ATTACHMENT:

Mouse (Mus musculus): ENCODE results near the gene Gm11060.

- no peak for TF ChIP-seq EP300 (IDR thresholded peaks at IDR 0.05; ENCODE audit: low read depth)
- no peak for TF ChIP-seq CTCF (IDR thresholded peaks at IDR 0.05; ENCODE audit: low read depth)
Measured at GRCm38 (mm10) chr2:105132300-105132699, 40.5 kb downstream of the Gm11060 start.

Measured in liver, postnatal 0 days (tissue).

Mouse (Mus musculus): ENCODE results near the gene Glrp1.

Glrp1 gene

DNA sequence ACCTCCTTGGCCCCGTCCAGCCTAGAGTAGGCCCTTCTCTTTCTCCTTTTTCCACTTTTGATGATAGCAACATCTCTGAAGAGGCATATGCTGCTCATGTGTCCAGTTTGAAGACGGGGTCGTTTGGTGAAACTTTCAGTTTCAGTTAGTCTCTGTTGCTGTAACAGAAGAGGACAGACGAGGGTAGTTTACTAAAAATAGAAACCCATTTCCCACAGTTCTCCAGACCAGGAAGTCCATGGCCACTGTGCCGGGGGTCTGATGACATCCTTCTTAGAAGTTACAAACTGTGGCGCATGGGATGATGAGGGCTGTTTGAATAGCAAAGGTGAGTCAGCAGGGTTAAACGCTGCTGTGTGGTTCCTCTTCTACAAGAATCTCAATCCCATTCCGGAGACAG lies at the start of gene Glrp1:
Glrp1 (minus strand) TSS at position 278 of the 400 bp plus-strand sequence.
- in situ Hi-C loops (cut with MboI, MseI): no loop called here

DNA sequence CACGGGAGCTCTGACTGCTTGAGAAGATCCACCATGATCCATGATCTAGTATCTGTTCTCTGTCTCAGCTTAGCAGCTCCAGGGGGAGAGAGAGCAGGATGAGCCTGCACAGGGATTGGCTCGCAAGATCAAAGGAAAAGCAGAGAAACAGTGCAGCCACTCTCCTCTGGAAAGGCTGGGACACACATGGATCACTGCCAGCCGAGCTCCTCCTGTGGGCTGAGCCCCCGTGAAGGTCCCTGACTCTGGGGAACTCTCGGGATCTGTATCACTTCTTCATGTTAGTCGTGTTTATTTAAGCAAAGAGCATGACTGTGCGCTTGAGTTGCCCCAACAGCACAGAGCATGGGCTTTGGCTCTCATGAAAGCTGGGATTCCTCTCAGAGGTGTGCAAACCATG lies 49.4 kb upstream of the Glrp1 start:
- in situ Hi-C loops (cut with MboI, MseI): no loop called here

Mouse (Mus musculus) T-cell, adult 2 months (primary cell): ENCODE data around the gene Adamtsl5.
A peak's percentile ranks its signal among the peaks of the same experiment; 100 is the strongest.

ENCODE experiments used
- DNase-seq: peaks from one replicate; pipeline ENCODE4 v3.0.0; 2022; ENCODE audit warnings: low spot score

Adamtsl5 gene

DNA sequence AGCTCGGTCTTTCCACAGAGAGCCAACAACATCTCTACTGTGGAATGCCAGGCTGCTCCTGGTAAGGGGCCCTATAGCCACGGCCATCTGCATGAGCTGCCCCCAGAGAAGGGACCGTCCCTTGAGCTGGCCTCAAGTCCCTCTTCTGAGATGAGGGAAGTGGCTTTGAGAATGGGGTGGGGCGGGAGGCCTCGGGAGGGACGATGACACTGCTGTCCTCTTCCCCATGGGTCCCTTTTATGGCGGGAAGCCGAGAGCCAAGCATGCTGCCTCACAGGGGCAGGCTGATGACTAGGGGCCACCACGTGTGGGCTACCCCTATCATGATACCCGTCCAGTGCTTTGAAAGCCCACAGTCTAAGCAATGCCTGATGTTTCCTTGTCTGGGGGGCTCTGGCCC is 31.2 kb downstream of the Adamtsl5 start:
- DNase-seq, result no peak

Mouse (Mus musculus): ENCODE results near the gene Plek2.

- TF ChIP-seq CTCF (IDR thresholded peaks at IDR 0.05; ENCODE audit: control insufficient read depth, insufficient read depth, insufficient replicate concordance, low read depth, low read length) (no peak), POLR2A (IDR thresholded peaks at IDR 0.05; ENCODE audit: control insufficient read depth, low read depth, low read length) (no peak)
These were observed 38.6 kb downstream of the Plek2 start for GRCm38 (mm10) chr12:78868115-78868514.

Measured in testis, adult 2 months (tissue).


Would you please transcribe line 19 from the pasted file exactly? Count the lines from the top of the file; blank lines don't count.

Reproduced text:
- DNase-seq, result no peak